School District 70 trustees agreed at their inaugural meeting Tuesday night to raise the possibility of equipping school buses with seatbelts.
Like motor coaches, school buses are not required to have seat belts, a longstanding safety concern in the eyes of at least one trustee.
Transport Canada, which will require seatbelts on highway buses by 2020, has long contended that seat belts pose greater risks than benefits on school buses.
Rosemarie Buchanan said she’s frequently raised the issue during her 22 years on the board of education.
“Transport Canada needs to get off its butt and give us some regulations for seatbelts on all new buses,” she said. “This is a huge tragedy waiting to happen.”
After hearing a report from School Superintendent Greg Smyth on the matter, trustees agreed to raise the issue at the Vancouver Island School Trustees Academy at month’s end as well as with the provincial council of B.C. School Trustees Association (BCSTA) in February 2019.
“It became quite immediate in the wake of the Humboldt Broncos bus tragedy,” Smyth told trustees. The coach crash in April claimed 16 lives and injured 13 other passengers.
Smyth cited a Canada Safety Council figure suggesting people are 16 times safer on a bus than in a car. Nothing is directing District 70 to put seatbelts on school buses, he noted.
An independent, knowledge-based group dedicated to safety, has been down this road many times before. Experts, including the council, do not believe seat belts on school buses would improve safety. After the Humboldt tragedy, the issue has remained in the public eye.
“We don’t have an idea that bus transportation is unsafe at this point and we don’t know how much safer it would be if seatbelts were installed on school buses,” Smyth said.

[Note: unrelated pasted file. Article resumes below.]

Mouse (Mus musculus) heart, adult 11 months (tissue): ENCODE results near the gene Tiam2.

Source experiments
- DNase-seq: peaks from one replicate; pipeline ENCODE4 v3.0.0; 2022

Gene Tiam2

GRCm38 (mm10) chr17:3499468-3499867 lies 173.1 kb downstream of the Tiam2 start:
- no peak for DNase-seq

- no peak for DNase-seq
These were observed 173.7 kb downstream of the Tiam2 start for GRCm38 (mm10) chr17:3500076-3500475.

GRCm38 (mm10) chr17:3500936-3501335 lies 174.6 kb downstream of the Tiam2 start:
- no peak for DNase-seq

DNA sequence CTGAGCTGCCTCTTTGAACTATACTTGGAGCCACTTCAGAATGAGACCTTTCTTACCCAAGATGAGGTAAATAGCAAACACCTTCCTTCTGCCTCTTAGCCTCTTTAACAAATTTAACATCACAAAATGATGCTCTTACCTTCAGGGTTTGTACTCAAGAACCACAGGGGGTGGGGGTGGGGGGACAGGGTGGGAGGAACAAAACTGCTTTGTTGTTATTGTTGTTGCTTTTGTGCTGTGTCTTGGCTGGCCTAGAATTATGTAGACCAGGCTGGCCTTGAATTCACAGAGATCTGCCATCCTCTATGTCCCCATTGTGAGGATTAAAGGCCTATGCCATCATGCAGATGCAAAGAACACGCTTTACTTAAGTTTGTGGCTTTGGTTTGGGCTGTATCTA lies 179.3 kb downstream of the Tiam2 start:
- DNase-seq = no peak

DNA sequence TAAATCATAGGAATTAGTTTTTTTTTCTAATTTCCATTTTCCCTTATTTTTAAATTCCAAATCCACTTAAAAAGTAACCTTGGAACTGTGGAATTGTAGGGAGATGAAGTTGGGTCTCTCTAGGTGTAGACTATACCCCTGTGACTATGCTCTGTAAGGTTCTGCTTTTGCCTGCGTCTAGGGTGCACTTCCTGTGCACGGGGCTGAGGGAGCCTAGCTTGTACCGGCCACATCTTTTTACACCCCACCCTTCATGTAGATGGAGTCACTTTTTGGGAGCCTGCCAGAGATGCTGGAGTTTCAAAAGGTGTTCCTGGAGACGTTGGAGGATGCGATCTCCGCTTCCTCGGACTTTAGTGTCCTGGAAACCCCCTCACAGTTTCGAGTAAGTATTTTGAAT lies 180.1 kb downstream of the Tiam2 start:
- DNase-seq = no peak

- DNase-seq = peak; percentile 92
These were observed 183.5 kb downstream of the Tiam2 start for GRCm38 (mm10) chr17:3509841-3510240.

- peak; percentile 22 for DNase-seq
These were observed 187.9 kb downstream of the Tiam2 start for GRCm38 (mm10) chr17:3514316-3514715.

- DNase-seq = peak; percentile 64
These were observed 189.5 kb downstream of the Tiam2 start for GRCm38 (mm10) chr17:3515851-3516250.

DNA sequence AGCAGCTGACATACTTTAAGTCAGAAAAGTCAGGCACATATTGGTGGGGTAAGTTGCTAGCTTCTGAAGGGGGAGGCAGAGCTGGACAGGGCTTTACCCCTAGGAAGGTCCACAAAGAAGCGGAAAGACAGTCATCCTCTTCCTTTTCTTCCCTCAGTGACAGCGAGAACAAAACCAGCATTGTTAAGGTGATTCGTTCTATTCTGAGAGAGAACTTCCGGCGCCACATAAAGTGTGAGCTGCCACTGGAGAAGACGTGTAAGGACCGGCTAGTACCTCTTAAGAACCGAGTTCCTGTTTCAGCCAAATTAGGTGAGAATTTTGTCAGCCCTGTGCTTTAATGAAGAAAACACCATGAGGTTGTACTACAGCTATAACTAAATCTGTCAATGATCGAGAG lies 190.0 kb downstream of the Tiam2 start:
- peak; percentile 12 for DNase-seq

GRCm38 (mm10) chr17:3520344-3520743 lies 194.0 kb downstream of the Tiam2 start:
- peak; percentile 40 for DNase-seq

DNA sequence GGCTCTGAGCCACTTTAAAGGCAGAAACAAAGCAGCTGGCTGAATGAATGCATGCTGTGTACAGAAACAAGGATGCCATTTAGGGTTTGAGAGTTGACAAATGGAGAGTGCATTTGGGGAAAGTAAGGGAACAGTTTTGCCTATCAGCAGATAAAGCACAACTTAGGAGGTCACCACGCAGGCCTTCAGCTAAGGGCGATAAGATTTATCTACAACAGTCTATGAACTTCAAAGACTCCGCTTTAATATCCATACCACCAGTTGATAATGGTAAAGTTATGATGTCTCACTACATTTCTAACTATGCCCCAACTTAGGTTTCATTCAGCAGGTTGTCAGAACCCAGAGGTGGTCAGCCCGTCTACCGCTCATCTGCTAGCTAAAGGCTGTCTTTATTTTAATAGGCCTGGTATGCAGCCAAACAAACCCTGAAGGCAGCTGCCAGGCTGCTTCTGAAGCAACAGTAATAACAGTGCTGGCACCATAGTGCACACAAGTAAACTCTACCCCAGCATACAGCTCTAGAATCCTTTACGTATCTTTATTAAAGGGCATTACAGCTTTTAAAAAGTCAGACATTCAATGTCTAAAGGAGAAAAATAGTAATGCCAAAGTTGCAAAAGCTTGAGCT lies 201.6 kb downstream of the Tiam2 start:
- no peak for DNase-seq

Yet school boards will be on the hook financially if Transport Canada should choose to make seat belts mandatory on school buses. To act pre-emptively by installing some form of belt or safety harness could prove to be a waste of funds should regulations later require a different approach, he suggested.
“We certainly think it would be incumbent on the Ministry of Education to fund it if they require any changes,” Smyth said.
Greg Roe, director of operations, pointed out that the greatest safety hazard is created by drivers who disobey school bus lights flashing red. A new camera system being installed on District 70 buses will help monitor inappropriate behaviour and catch traffic offenders, he said. The systems are already in use in areas including the Fraser Valley.
“We’ve already made inroads with local law enforcement to let them know this is coming … and they’ve been receptive,” Roe said. “Again, it’s not the be-all, end-all, but I think it’s focusing on the right area.”
School buses are quite a bit safer than they were 20 years ago, he added. While seat belts would “probably” improve safety, they could also be problematic given considerations of age compatibility among children and youth.
Pam Craig, board chairwoman, said she is troubled by an eight-year-old Transport Canada report on motor coach seatbelts that wasn’t shared with the public.
“Children are used to getting in a vehicle and putting on a seatbelt, and I do think that it’s going to be incumbent on the trustees in the province of B.C. to make that message loud and clear to the minister,” she said.
Craig said she advised BCSTA to expect a motion from school districts calling for “some serious investigation of seat belts” on school buses in the province.
“We need to make some noise, I think,” Craig concluded.
“I get the newer buses are safer, but they’re not as safe as buses where they have to be strapped in,” said Buchanan, who used to have a Class 1 licence.
“In a rollover, those kids will be tumbling around,” she added. “They will be ejected out windows. There will be serious damage and injuries.”
Retrofitting buses would be expensive but the ministry of education should provide funding, Buchanan said.